The Belizean school system began and for the most part remains as
a loose aggregate of education subsystems. The basic system began and was based on British education, broken into
three levels: primary, secondary, and tertiary.
Belizean children began their eight years of primary education
with two years of "infant" classes, followed by six "standards." Secondary education was divided into four "forms."
Sixth form was a two-year postsecondary course, originally intended to prepare students for the Cambridge Advanced
or "A-Level" examinations.
Since the early 1970s, sixth-form institutions have also bestowed
Associate of Arts degrees sanctioned by the United States Association of Junior Colleges.
Management of each system varied according to level. In the
latter half of the 1980s, religious denominations controlled the majority of primary schools, but the government or
private, community-based boards of governors administered more than 50 percent of the secondary institutions. The
preponderance of government institutions at the secondary level was a relatively new development; as recently as
1980, the majority of secondary schools were under religious management.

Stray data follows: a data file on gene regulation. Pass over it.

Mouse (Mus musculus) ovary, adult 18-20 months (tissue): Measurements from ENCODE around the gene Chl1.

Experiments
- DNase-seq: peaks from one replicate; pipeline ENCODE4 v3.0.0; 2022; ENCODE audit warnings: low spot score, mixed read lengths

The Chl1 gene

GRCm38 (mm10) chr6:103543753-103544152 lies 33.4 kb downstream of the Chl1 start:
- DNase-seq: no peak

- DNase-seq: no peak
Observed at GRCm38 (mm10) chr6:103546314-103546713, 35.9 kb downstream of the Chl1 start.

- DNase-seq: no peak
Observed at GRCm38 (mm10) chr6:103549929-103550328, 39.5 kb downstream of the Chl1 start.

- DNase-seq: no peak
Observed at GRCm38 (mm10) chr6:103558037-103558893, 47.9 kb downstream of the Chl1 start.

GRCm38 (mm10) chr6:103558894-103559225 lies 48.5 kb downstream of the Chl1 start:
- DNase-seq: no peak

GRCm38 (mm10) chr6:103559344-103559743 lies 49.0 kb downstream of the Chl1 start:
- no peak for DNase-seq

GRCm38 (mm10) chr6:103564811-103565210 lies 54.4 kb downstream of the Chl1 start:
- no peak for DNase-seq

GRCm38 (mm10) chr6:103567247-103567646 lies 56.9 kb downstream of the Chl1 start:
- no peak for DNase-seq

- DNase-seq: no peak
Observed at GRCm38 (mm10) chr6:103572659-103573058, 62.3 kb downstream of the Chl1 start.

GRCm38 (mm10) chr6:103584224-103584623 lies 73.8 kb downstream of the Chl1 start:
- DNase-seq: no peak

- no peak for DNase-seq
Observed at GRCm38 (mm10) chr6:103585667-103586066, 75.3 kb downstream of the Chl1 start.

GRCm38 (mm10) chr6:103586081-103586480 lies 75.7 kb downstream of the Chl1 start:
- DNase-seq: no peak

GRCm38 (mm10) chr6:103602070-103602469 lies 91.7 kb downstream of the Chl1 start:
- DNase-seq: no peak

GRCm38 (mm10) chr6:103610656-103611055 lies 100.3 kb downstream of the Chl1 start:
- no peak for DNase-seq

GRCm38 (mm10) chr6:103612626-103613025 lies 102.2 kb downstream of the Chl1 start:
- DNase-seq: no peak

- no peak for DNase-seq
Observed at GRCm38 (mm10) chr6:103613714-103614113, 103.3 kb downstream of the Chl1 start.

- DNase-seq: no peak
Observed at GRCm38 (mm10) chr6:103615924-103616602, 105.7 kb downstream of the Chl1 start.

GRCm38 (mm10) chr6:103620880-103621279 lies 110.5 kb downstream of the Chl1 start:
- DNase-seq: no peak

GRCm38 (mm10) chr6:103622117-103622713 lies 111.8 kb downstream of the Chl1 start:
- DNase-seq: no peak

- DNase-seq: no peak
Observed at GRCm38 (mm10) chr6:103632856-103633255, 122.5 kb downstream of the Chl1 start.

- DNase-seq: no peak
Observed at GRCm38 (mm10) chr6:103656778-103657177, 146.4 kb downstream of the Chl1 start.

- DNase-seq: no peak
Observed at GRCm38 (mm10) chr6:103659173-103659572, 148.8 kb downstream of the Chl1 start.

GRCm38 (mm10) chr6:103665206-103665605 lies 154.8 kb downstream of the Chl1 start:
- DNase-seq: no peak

Secondary schools also differed according to curriculum and
cultural orientation. Most private and denominational schools emphasized academic and commercial studies, although
some also offered technical-vocational programs. In contrast, the government directly managed nine schools, all of
which offered a curriculum oriented to technical-vocational subjects.
Today most of the public schools in
Belize are affiliated with a church. The Government of Belize provides funding for teachers' salaries. All other
monies necessary to run schools are provided by donations.
Nearly thirty years of Peace Corps, outside volunteer teachers
and technical vocational education programs run by the United States Agency for International Development (USAID)
have greatly influenced Belizean educational culture.